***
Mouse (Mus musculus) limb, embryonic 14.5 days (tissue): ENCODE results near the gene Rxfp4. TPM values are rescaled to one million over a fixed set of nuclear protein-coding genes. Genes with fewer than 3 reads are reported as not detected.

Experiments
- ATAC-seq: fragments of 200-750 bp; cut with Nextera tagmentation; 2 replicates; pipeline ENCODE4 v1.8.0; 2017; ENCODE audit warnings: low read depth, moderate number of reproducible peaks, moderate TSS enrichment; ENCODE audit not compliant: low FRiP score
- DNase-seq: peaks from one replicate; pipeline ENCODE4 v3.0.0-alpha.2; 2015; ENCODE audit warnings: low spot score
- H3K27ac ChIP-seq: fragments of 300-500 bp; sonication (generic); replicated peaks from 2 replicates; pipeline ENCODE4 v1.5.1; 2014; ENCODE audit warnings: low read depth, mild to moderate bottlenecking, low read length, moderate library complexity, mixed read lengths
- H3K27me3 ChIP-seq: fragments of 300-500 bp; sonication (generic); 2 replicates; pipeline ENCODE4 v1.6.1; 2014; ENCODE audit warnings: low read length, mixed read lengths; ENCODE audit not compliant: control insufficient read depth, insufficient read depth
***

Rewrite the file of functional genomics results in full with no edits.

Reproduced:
Mouse (Mus musculus) limb, embryonic 14.5 days (tissue): ENCODE results near the gene Rxfp4. TPM values are rescaled to one million over a fixed set of nuclear protein-coding genes. Genes with fewer than 3 reads are reported as not detected.

Experiments
- ATAC-seq: fragments of 200-750 bp; cut with Nextera tagmentation; 2 replicates; pipeline ENCODE4 v1.8.0; 2017; ENCODE audit warnings: low read depth, moderate number of reproducible peaks, moderate TSS enrichment; ENCODE audit not compliant: low FRiP score
- DNase-seq: peaks from one replicate; pipeline ENCODE4 v3.0.0-alpha.2; 2015; ENCODE audit warnings: low spot score
- H3K27ac ChIP-seq: fragments of 300-500 bp; sonication (generic); replicated peaks from 2 replicates; pipeline ENCODE4 v1.5.1; 2014; ENCODE audit warnings: low read depth, mild to moderate bottlenecking, low read length, moderate library complexity, mixed read lengths
- H3K27me3 ChIP-seq: fragments of 300-500 bp; sonication (generic); 2 replicates; pipeline ENCODE4 v1.6.1; 2014; ENCODE audit warnings: low read length, mixed read lengths; ENCODE audit not compliant: control insufficient read depth, insufficient read depth